The biggest advantage the Flash format has over Windows Media is the end-user experience. When it comes to Flash Video, users don’t think about whether they have a player installed, what version it is, what codecs are installed, or any of the technical details. You go to a website and the video just works. It’s seamless, it’s part of the content experience, and it takes the technical questions out of the picture. That’s what consumers like: ease of use. Many content creators want to make it as simple as possible for viewers to consume as much content as possible.
When people describe Flash Video, the terms they often use are immersive and interactive, like the ability to roll your cursor over a Flash Video and interact with that content. When it comes to customizing the video player, adding additional video data, and designing a website around that video, Flash beats Windows Media. The huge benefit for Adobe is that web developers already develop in the Flash format. Flash is considered the standard for web developers in terms of adding interactivity to websites, so it’s natural for them to develop websites with added video components in the Flash development environment.
That being said, Flash loses to Windows Media when it comes to tools that allow you to edit video that has already been encoded, as Adobe does not make any tools that allow you to edit an FLV file. Windows Media toolkits are far more robust than Flash, and Microsoft provides a player, something Adobe lacks, forcing you to have to build your own or get one from a third party.
Embedding video into a web page is easier in the Flash format and does not require a stand-alone player like some sites do for Windows Media-based content. Websites that include Flash Video make the video seem like part of the overall experience of the site, as opposed to treating it like a separate component from the site, the way many sites do with Windows Media Video. Flash also tends to work better across multiple browsers than does Windows Media, not to mention across PC platforms. Yes, Windows Media video does work on Macs, but it is not a seamless experience. The Mac player does not support digital rights management functionality, some of the newest audio and video codecs are not supported with the Mac player, and the new Intel-based Macs require a plug-in called Flip4Mac (www.Flip4Mac.com) in order to play Windows Media videos at all.
For some content creators, the extra cost involved in delivering Flash is worth it if they can provide a better end-user experience, while for others, Windows Media suits their goals just fine. The whole point is that this is not about one platform being better than another. It’s about using the best platform or combination of platforms based on your type of content, the device(s) you are delivering it to, and the end users you want to reach. Only you can decide which platform(s) to use based on the answers to those questions, and many times, content creators use multiple platforms to reach the widest numbers of users.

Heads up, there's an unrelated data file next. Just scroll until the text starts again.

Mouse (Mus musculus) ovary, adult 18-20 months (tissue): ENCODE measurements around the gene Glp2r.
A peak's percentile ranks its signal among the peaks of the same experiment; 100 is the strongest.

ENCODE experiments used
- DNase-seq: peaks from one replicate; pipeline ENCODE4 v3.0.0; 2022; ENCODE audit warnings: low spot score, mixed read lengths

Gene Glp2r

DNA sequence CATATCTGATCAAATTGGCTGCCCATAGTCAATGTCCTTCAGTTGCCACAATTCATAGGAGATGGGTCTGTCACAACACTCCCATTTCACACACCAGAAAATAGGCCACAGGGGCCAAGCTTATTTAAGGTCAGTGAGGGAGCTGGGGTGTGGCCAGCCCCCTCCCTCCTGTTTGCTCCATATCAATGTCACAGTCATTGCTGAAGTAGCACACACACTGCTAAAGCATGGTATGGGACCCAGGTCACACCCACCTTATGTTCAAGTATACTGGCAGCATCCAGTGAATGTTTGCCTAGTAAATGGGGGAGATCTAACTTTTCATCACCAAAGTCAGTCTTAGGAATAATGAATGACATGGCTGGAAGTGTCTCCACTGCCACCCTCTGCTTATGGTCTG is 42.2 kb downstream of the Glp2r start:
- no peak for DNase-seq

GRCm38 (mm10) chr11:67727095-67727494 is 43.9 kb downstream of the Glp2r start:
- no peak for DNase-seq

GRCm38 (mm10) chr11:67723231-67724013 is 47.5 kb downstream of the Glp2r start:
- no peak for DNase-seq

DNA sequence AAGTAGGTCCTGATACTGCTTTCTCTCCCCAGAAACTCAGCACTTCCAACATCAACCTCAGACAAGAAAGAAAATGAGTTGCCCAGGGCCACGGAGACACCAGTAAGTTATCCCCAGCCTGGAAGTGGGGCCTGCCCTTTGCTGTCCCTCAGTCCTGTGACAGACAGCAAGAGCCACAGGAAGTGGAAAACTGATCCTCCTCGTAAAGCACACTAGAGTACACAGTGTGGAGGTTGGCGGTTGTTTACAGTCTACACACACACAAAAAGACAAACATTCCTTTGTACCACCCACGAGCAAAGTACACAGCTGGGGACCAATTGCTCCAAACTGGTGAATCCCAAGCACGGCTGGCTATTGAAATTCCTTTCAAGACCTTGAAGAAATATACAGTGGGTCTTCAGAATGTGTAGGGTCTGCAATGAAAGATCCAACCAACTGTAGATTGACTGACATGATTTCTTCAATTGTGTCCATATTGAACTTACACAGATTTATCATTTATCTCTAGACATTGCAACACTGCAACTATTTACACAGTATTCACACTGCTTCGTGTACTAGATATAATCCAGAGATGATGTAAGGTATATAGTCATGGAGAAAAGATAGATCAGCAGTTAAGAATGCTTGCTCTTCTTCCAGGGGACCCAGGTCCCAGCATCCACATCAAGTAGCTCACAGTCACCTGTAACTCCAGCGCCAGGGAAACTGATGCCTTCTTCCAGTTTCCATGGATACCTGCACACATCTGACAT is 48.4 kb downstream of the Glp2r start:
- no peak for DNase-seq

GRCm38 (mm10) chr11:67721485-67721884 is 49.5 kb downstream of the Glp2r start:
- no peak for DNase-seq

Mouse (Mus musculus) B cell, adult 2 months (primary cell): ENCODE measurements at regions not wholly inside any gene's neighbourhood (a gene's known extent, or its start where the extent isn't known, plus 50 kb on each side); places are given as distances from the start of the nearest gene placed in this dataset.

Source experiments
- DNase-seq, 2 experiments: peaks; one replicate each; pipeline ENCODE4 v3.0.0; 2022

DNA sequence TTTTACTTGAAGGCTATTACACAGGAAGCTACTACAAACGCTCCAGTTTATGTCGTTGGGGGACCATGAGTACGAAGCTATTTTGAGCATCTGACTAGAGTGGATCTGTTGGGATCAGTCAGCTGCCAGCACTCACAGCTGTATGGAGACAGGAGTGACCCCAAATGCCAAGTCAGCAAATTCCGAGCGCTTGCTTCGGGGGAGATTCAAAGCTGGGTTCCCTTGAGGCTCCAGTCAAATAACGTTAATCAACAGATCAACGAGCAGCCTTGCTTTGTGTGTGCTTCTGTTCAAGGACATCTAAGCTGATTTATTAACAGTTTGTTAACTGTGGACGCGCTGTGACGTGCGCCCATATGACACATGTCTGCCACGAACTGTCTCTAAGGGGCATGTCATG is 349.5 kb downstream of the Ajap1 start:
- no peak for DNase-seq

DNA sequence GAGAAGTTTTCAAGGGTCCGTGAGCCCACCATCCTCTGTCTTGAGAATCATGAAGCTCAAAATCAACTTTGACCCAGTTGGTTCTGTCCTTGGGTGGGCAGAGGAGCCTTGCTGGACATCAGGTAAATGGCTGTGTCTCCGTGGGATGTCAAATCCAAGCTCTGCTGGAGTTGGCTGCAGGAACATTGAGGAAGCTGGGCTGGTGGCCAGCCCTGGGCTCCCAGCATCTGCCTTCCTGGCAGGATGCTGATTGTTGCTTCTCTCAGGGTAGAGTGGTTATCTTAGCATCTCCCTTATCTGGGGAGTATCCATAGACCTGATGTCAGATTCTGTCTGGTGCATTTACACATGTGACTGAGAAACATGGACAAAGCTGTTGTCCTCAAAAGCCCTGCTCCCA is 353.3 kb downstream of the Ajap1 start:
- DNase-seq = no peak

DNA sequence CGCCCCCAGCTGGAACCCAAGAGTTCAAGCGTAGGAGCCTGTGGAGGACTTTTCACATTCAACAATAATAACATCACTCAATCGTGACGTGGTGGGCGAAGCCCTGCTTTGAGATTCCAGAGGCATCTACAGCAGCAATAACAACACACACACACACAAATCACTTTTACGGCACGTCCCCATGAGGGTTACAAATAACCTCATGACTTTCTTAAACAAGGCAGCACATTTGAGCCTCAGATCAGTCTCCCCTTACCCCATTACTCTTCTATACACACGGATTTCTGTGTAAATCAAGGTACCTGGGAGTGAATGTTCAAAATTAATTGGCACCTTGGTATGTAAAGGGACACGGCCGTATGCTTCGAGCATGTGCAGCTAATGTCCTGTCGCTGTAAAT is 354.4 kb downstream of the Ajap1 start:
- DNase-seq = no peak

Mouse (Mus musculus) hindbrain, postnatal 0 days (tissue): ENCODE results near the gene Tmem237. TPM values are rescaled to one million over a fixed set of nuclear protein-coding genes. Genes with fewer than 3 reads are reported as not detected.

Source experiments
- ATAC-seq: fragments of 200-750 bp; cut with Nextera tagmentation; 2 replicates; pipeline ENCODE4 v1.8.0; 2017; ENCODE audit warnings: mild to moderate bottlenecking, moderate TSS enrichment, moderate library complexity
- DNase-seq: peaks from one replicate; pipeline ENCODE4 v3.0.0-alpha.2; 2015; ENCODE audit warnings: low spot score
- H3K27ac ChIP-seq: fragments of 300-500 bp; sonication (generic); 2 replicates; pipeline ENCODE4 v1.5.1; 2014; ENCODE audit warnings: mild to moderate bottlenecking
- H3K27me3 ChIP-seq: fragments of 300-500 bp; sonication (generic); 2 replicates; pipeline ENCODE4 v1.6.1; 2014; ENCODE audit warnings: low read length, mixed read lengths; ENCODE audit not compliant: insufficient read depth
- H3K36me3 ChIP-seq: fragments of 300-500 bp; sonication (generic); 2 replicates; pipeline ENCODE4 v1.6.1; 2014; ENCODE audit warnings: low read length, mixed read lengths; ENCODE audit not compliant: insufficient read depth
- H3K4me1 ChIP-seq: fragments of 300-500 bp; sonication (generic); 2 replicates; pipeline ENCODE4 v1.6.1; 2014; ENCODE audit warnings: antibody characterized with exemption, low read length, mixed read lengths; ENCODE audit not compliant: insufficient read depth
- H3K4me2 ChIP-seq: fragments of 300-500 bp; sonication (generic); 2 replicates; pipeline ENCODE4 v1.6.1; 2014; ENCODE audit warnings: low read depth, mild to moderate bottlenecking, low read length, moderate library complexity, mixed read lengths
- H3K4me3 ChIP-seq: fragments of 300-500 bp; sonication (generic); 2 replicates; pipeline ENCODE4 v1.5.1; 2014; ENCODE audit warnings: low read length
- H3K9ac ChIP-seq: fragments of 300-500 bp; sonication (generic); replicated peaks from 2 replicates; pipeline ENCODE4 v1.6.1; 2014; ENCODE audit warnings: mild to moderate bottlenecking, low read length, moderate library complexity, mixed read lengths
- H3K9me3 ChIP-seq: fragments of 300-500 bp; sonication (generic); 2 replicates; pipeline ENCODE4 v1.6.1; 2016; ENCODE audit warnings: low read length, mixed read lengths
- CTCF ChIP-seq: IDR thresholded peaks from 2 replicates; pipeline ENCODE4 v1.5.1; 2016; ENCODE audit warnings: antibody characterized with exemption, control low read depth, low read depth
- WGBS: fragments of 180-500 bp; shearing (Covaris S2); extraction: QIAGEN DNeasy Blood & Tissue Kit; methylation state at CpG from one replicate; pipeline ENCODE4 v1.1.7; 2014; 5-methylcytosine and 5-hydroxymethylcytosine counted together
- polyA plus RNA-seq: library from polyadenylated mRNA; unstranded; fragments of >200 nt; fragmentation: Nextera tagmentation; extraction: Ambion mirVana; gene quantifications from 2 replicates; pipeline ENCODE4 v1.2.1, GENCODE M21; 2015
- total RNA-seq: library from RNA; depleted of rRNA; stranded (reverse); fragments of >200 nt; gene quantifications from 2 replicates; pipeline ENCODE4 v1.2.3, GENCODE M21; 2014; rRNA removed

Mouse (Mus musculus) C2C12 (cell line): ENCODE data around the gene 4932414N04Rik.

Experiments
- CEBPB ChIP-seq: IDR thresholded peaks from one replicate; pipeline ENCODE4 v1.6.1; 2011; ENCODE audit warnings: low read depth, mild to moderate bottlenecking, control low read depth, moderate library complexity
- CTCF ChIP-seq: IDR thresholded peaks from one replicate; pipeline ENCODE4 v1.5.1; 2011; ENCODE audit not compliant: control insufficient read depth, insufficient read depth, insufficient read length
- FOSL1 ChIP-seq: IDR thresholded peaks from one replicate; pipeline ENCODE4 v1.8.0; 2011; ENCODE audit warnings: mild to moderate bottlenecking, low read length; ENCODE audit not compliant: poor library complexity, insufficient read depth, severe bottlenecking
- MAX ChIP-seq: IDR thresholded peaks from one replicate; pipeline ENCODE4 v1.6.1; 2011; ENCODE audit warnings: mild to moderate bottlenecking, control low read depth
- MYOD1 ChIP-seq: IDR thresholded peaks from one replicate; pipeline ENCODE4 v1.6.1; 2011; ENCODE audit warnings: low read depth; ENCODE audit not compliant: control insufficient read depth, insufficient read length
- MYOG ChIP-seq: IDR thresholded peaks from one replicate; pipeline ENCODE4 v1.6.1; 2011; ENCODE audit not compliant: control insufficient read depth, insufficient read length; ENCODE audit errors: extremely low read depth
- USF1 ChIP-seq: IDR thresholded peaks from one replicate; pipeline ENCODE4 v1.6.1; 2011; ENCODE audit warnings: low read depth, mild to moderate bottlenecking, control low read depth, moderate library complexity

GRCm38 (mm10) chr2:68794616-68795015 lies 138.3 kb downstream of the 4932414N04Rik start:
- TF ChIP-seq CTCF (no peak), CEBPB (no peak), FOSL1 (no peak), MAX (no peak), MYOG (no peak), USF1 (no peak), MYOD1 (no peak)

As the debate over the Flash and Windows Media formats continues to rage on in the industry, so does the battle between Adobe and Microsoft over which platform will reign supreme. Adobe is hard at work on Flash 9 (it shipped the player in late June) while Microsoft, not to be outdone, has announced it is working on a competing product, now called Microsoft Expression Interactive Designer, the release of which would coincide with that of their next-generation Windows operating system, Windows Vista. Although the target audiences of Expression Interactive Designer and Flash overlap somewhat, Microsoft is targeting its product towards creating user interfaces for Windows Presentation Foundation programs, while Flash focuses on user interfaces that run on many platforms, primarily over the web. And you know Microsoft—when they want to win something, you can never count them out.
It’s been a long time since the early days (circa 1999) when we saw the last good format battle in the industry. Some may disagree, but Adobe and Microsoft aggressively competing with one another is great for everyone. As we have seen in the past, competition between the platforms helps drive new and improved video quality, scalability, and functionality to the market a lot sooner. Good technology is not the savior of any industry–adoption is the key—but any platform that is going to make video consumption over any device smoother and easier will be adopted over time.
Come Q4 of this year and the beginning of next, we’ll see both companies really stepping up to the plate with new announcements and product offerings. And with Microsoft and Adobe both possessing plenty of resources for both product development and marketing, it’s going to shape up to be a real platform battle. Round two is just getting underway.
Written by Dan Rayburn for Streamingmedia.com0